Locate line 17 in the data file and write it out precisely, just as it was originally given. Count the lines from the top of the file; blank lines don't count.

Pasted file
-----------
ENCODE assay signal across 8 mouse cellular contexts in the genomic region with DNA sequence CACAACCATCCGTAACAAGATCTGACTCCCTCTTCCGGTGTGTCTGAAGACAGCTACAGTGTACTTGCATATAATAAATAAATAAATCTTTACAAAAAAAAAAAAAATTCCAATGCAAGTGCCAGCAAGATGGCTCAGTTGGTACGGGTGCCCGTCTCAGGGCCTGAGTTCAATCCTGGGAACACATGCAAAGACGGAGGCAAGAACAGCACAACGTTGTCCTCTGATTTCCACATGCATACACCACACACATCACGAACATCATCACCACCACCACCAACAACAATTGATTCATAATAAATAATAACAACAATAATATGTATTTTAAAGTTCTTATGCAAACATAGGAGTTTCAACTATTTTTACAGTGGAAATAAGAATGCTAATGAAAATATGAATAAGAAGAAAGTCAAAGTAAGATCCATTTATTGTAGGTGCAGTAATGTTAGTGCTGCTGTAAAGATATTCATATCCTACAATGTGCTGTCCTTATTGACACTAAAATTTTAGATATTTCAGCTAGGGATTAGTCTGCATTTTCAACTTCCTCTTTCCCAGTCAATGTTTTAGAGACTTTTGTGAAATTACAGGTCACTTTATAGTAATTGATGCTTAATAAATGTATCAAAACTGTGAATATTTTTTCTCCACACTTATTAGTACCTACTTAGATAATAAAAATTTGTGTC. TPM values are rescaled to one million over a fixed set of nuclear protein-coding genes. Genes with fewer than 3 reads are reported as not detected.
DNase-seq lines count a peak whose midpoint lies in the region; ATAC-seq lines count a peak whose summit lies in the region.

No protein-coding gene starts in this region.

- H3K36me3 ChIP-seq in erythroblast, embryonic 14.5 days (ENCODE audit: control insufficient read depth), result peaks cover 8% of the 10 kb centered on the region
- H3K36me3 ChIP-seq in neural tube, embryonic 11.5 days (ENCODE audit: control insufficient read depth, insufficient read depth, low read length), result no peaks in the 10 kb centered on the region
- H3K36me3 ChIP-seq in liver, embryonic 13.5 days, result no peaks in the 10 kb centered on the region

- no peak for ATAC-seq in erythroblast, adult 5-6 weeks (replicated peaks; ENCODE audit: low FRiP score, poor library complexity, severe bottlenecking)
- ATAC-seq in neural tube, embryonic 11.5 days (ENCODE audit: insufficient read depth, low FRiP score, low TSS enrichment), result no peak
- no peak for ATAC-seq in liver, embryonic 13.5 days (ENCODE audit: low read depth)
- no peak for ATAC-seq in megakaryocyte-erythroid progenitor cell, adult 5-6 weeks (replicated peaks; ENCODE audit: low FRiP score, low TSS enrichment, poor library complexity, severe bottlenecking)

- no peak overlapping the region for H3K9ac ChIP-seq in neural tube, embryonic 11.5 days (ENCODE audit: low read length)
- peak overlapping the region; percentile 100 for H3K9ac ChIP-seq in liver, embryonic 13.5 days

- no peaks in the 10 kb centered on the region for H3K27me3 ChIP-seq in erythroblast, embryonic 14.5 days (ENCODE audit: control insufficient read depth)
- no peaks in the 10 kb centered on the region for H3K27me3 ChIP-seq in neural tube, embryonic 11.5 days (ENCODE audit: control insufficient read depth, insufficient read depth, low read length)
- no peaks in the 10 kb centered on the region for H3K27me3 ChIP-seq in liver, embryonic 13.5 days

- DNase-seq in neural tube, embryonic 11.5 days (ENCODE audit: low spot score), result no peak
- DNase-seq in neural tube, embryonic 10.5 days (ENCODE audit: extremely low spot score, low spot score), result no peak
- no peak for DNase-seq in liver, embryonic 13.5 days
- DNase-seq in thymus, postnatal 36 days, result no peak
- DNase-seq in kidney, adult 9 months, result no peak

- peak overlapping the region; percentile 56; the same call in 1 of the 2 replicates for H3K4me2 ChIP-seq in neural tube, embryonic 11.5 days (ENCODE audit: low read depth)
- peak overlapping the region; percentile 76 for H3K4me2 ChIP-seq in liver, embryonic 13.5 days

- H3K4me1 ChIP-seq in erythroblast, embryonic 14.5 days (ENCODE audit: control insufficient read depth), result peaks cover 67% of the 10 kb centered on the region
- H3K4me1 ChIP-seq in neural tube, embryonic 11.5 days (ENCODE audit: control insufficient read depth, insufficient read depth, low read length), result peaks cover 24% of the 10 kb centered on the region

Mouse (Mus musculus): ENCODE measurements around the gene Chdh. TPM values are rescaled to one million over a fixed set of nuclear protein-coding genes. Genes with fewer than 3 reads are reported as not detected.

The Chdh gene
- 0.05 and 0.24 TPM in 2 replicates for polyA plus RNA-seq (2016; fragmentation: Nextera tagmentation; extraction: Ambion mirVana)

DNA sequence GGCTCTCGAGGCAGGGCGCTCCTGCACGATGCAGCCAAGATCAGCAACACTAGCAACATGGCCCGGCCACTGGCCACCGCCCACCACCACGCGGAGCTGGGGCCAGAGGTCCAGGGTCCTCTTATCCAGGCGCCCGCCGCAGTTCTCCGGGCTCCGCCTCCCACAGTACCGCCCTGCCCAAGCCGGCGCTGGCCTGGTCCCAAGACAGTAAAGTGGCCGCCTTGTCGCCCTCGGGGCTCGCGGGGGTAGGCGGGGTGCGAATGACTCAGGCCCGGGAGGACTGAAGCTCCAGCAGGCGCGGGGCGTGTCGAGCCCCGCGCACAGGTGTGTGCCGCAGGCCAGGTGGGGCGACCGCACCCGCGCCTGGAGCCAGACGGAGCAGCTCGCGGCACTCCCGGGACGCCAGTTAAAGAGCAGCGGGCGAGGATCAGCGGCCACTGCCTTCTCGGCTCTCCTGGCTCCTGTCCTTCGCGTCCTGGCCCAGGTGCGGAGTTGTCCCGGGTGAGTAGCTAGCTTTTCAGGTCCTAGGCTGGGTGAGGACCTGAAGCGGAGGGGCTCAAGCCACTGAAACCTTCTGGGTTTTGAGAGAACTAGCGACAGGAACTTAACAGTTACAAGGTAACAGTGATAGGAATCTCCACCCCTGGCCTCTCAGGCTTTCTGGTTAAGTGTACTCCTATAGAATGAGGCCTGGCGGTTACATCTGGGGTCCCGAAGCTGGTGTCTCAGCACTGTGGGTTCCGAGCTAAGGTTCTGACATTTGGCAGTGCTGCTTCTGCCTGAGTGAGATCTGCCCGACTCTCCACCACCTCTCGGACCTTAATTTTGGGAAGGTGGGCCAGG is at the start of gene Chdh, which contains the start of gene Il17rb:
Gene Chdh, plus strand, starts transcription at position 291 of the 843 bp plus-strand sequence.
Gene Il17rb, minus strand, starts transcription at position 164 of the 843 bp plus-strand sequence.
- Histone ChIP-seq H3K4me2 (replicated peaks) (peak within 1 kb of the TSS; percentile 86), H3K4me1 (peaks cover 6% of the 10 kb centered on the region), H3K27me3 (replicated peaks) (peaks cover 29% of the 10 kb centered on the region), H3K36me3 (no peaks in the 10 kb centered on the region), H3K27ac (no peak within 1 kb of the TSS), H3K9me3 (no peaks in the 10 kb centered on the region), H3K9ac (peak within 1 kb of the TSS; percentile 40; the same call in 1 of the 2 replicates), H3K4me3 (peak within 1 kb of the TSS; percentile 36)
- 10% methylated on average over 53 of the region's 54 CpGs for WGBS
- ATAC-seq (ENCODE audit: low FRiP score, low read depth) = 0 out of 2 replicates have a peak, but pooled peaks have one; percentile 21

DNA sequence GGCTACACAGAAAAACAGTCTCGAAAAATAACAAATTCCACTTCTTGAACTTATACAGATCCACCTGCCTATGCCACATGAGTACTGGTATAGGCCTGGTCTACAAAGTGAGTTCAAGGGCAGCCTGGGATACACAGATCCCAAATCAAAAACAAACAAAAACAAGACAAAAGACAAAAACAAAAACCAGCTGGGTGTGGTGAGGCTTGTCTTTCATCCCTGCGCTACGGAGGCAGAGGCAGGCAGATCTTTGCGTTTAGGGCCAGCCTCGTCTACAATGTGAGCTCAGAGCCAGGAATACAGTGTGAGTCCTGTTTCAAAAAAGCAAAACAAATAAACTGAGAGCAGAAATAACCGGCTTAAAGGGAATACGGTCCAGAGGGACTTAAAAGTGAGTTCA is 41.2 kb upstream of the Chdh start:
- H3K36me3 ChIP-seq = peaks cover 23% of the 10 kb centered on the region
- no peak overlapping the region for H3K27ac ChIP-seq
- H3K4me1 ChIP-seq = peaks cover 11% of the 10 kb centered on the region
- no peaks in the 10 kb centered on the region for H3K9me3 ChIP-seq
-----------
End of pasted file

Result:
- DNase-seq in neural tube, embryonic 10.5 days (ENCODE audit: extremely low spot score, low spot score), result no peak